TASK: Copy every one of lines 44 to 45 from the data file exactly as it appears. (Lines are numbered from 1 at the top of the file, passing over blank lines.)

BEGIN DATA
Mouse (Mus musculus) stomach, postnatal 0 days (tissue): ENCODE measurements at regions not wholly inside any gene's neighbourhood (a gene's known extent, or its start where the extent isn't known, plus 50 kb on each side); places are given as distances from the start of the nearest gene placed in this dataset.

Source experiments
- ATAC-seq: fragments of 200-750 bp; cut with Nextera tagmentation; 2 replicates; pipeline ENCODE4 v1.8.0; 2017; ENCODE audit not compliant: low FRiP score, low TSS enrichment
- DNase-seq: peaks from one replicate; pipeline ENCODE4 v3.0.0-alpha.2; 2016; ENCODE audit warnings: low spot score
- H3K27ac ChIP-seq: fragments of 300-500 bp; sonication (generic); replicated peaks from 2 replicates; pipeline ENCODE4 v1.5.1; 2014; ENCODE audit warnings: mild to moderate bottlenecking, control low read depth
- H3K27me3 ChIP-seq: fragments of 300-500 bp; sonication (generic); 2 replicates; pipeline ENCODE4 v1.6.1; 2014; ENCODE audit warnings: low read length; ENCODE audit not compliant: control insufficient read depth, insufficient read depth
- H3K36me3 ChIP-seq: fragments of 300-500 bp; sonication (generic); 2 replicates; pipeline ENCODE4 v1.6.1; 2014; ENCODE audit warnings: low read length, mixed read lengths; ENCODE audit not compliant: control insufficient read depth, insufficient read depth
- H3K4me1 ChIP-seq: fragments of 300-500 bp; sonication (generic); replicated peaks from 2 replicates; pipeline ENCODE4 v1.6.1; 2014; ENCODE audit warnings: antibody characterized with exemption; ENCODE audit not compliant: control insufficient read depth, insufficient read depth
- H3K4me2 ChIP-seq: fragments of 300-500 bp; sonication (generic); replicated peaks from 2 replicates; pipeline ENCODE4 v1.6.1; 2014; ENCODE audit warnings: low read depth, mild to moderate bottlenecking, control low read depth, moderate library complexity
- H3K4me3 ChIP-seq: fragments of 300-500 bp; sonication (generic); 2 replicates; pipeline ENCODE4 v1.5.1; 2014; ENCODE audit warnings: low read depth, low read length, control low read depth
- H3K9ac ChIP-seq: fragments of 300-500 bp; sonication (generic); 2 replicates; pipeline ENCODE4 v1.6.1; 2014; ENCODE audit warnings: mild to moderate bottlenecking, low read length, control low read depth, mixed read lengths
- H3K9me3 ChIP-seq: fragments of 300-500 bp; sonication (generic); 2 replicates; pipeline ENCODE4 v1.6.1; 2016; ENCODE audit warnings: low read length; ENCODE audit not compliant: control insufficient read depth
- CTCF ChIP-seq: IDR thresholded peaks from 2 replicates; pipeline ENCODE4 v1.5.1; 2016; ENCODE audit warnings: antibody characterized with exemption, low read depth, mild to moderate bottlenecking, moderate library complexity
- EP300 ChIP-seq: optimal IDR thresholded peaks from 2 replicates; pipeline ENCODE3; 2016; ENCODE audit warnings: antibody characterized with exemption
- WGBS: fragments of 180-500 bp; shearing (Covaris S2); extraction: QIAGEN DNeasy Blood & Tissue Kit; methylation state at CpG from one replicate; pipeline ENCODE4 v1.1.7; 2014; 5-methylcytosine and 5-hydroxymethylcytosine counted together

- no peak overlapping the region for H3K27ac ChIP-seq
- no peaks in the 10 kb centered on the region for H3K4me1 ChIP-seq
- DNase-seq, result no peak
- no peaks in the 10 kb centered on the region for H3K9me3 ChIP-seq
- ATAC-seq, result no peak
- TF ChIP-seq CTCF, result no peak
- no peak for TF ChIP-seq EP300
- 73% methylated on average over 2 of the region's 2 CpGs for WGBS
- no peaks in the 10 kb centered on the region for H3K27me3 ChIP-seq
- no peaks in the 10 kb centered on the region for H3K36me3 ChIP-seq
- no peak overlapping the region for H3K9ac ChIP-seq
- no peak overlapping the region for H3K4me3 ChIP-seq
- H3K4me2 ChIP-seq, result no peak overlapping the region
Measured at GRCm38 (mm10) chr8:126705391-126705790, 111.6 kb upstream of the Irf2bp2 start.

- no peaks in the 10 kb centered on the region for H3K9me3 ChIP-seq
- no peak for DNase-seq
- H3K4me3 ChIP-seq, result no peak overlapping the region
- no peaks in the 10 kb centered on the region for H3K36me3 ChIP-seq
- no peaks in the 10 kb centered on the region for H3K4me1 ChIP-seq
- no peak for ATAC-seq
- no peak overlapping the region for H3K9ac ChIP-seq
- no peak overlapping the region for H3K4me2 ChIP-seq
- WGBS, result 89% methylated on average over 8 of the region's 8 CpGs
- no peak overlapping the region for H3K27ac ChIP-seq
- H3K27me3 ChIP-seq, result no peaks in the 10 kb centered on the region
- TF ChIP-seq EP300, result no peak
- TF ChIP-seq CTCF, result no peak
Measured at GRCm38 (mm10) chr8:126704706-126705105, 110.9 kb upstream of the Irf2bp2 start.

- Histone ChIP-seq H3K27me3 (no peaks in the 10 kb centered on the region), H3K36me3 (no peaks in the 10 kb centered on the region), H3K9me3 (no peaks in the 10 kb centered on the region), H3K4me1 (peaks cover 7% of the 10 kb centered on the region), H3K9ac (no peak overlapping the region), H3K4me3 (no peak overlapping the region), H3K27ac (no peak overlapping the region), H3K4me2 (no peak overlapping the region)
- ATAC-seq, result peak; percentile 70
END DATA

- Histone ChIP-seq H3K27me3 (no peaks in the 10 kb centered on the region), H3K36me3 (no peaks in the 10 kb centered on the region), H3K9me3 (no peaks in the 10 kb centered on the region), H3K4me1 (peaks cover 7% of the 10 kb centered on the region), H3K9ac (no peak overlapping the region), H3K4me3 (no peak overlapping the region), H3K27ac (no peak overlapping the region), H3K4me2 (no peak overlapping the region)
- ATAC-seq, result peak; percentile 70